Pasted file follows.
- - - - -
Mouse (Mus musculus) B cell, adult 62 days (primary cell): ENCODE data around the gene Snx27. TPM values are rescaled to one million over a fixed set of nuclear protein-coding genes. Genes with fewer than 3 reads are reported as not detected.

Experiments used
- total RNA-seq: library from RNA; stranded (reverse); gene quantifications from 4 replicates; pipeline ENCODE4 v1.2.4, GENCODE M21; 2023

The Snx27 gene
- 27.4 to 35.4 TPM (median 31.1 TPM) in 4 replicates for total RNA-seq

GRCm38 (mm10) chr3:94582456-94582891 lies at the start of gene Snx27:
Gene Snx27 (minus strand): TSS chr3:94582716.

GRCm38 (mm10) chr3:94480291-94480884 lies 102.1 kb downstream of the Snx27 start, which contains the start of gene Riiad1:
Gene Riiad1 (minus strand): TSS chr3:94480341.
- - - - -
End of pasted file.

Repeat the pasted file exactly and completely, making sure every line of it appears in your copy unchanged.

Mouse (Mus musculus) B cell, adult 62 days (primary cell): ENCODE data around the gene Snx27. TPM values are rescaled to one million over a fixed set of nuclear protein-coding genes. Genes with fewer than 3 reads are reported as not detected.

Experiments used
- total RNA-seq: library from RNA; stranded (reverse); gene quantifications from 4 replicates; pipeline ENCODE4 v1.2.4, GENCODE M21; 2023

The Snx27 gene
- 27.4 to 35.4 TPM (median 31.1 TPM) in 4 replicates for total RNA-seq

GRCm38 (mm10) chr3:94582456-94582891 lies at the start of gene Snx27:
Gene Snx27 (minus strand): TSS chr3:94582716.

GRCm38 (mm10) chr3:94480291-94480884 lies 102.1 kb downstream of the Snx27 start, which contains the start of gene Riiad1:
Gene Riiad1 (minus strand): TSS chr3:94480341.